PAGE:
This morning we mark Remembrance Sunday in a very different way. If we’d been told last year that we wouldn’t have churches across the country full and parades taking place we would have been incredulous. Even just a couple of months ago, weeks ago, days ago, we were hopeful that we would be able to hold a service, all be it somewhat cut down, in our places of worship. But here we are, responding, once again, to the changing nature of life in response to the pandemic.
It is vital that we keep our communities safe by abiding by the rules and in doing so, it is hoped that we will arrive at a point where we can resume those activities that, for the time being, must go on hold.
We continue to pray for all who are being impacted by Covid-19, whether through illness, anxiety over livelihoods or a sense of isolation. We know that we face the prospect of a challenging winter and the buoyancy that was perhaps felt at the beginning of the first lockdown, when we were heading into spring with the assumption that it would all be over soon, has all but evaporated. More than ever we need occasions that bring us together, that set markers in the ground of our community life. Remembrance Sunday is one such marker. Exercising our collective memory to hold on to the men and women who gave their lives in the two world wars and all conflicts since is a vital part of our shared identity. Taking time to hold before God the many service men and women who continue to struggle with the effect of conflict, through physical, mental or emotional injury at this time is vital if we are to continue to pursue the road of peace and justice. We will remember them; we must remember them and as we remember we must recommit ourselves to the cause of peace and justice.
We truly live in a world that is full of anxiety and pain. As we look around us we see that the normal things that we can be tempted to cling to for security are increasingly fragile. The news is full of stories that heighten our fear of the stranger and, sadly, many in the world of politics would use our fear to gain support for inward looking policies that seek to protect us at the expense of them.So, what do we do? How, in the face of so much difficulty, do we live? How does our faith shape our response?
Well, one thing that is for certain is that glib, off the cuff, platitudes will not do here. These times do not call for practiced one-liners. No, now is the time for us to dare to look deep into our own understanding of our faith. To dare to challenge some of the views we have simply taken on without much thought and to stare into the mystery of God’s love for his broken world.
When we do that, we recognise that there are no easy answers; answers that are out there – away from us personally. We come to the understanding that WE, through our faith in Jesus Christ, are part of the answer and we must take our place.
What does God require of us but to do Justice, and to love kindness and to walk humbly with our God?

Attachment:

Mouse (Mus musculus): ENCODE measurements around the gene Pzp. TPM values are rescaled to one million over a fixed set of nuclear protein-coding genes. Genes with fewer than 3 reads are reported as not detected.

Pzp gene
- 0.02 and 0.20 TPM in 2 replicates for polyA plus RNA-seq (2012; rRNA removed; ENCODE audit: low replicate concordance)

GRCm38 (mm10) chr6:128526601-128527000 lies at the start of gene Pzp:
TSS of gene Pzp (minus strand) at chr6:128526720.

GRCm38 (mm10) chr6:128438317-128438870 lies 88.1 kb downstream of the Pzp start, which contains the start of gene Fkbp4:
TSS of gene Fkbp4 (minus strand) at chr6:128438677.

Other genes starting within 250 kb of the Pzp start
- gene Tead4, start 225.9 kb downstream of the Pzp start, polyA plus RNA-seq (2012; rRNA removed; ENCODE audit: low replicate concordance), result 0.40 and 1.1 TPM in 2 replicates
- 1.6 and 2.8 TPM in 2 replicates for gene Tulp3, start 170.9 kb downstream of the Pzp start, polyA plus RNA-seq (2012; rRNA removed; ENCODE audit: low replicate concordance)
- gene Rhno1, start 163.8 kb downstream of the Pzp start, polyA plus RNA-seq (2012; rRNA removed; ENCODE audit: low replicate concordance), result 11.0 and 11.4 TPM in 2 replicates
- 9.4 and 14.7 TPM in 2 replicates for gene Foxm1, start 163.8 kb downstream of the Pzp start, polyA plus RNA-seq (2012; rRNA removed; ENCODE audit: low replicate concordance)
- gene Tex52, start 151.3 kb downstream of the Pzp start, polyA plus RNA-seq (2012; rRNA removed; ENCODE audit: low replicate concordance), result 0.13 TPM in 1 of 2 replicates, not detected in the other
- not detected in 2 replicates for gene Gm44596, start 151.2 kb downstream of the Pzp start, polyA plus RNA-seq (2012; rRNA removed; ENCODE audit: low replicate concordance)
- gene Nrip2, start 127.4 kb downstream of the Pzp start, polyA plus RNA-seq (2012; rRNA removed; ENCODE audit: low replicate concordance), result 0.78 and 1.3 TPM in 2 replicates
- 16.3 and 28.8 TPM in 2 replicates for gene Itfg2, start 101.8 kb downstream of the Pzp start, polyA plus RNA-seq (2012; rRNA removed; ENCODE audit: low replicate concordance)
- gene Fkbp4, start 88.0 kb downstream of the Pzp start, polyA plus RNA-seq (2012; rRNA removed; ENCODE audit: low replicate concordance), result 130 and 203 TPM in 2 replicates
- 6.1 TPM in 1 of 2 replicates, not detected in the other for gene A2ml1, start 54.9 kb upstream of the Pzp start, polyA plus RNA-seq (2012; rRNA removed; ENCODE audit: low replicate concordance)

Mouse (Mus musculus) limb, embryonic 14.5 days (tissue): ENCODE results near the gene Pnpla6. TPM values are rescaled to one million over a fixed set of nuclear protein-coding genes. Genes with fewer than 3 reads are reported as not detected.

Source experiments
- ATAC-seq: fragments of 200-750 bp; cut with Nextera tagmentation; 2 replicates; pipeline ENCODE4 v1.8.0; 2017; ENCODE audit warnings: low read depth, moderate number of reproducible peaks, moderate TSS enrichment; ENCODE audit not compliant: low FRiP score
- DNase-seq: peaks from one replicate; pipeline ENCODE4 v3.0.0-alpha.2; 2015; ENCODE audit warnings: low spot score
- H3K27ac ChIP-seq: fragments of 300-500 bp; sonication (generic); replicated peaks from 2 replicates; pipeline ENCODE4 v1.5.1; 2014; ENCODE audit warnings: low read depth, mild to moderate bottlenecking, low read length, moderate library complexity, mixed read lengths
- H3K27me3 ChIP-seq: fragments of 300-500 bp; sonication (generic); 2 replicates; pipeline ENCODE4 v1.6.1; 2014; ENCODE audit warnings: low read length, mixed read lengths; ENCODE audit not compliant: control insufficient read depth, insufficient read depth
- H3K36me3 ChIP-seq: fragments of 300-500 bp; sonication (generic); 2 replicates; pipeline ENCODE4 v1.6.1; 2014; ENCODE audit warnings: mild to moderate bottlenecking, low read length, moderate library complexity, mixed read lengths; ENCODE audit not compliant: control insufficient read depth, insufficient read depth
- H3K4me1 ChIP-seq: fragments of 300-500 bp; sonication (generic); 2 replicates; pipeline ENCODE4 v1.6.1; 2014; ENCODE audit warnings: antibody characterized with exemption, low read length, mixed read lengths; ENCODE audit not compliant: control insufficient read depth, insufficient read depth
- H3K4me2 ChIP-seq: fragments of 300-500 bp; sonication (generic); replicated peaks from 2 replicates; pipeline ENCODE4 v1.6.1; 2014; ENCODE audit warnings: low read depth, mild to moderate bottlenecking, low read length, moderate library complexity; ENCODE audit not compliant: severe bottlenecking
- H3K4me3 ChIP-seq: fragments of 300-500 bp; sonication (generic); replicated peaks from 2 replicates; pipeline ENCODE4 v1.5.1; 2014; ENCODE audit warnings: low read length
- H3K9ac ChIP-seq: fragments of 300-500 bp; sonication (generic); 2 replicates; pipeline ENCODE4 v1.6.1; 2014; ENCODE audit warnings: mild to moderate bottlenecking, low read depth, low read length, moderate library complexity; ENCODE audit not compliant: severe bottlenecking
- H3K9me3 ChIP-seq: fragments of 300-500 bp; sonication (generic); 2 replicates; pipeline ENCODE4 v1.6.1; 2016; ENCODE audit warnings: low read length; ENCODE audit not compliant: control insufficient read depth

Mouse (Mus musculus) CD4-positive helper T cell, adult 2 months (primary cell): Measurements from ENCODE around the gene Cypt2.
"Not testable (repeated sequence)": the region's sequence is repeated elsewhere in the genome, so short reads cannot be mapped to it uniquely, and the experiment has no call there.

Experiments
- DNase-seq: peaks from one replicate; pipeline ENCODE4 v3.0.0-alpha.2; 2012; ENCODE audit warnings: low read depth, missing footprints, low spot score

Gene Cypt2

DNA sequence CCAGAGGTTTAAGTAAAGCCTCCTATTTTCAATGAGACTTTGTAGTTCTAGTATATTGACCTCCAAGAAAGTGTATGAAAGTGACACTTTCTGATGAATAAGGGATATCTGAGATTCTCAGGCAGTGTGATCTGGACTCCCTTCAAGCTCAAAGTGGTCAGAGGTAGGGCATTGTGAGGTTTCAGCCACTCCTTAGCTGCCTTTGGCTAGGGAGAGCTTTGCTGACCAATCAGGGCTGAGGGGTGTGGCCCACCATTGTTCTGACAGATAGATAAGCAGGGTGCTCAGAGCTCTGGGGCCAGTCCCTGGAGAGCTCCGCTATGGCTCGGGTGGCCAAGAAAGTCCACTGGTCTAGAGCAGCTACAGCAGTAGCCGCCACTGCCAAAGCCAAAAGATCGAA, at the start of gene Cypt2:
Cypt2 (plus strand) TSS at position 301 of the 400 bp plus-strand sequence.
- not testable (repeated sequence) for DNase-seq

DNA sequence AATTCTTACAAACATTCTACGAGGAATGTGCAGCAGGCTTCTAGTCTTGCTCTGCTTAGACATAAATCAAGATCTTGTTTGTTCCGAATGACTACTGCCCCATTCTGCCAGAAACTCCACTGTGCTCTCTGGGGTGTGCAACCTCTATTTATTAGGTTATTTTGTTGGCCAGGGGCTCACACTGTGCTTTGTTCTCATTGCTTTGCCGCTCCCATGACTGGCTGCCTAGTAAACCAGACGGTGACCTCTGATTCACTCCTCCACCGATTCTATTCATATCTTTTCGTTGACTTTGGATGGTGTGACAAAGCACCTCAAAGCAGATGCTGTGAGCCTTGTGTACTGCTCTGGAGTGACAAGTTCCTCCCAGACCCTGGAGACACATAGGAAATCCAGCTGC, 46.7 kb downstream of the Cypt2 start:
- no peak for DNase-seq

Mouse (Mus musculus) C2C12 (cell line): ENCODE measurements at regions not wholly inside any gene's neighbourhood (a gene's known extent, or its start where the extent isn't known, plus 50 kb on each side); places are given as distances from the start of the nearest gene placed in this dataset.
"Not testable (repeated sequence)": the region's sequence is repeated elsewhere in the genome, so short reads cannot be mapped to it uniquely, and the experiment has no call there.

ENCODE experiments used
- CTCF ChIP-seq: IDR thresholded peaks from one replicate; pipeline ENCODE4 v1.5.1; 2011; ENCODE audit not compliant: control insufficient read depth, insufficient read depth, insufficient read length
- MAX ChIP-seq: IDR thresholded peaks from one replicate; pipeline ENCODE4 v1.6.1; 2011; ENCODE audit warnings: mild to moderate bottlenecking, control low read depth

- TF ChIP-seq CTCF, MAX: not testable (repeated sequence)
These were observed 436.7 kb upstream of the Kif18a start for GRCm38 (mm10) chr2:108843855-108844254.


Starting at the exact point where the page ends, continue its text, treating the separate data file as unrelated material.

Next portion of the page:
Our place is to stand in the gap between what we know the world to be and what we hope it to be and to be light to others. To be signposts of grace, service and love.I read a piece recently by Quaker author and activist, Parker Palmer, that struck a chord with me as I was thinking about today, he writes;
“Of all the tensions we must hold in personal and political life, perhaps the most fundamental and most challenging is standing and acting with hope in the “tragic gap.”
On one side of that gap, we see the hard realities of the world, realities that can crush our spirits and defeat our hopes. On the other side of that gap, we see real-world possibilities, life as we know it could be because we have seen it that way. . . .If we are to stand and act with hope in the tragic gap and do it for the long haul, we cannot settle for mere “effectiveness” as the ultimate measure of our failure or success. Yes, we want to be effective in pursuit of important goals. . . [But] we must judge ourselves by a higher standard than effectiveness, the standard called faithfulness. Are we faithful to the community on which we depend, to doing what we can in response to its pressing needs? Are we faithful to the better angels of our nature and to what they call forth from us? Are we faithful to the eternal conversation of the human race, to speaking and listening in a way that takes us closer to truth? Are we faithful to the call of courage that summons us to witness to the common good, even against great odds? When faithfulness is our standard, we are more likely to sustain our engagement with tasks that will never end: doing justice, loving mercy, and calling the beloved community into being.”
Father Richard Rhor writes that “Parker Palmer’s understanding of the “tragic gap” recognizes that no matter what we do, we can never completely solve the problem. In all our actions, there is always a space left incomplete, imperfect, which God alone can fill. The search for “the perfect” often keeps us from “the good.” The demand for one single issue about which we can be totally right actually keeps us from reading the whole picture—often this is true in regard to voting.”
Perhaps as we mark Remembrance this year in the way that feels so very far from perfect, we could commit ourselves to standing, alongside others ‘in the gap’ with a willingness to add our incomplete, imperfect but honest and faithful contribution to bringing about a better world for the whole of creation.
Revd Louise Holliday
Come as you are to our special online Remembrance Sunday service today…
Led by Revd Louise Holliday and Canon John Chambers, joined by Ian and Linda Lawrence, John Dodd and Alison Wilson.
Church of England Remembrance Sunday Service
Led from the Royal Military Chapel by Rev John Vincent CF, the service honours those who gave their lives for the peace of our nation.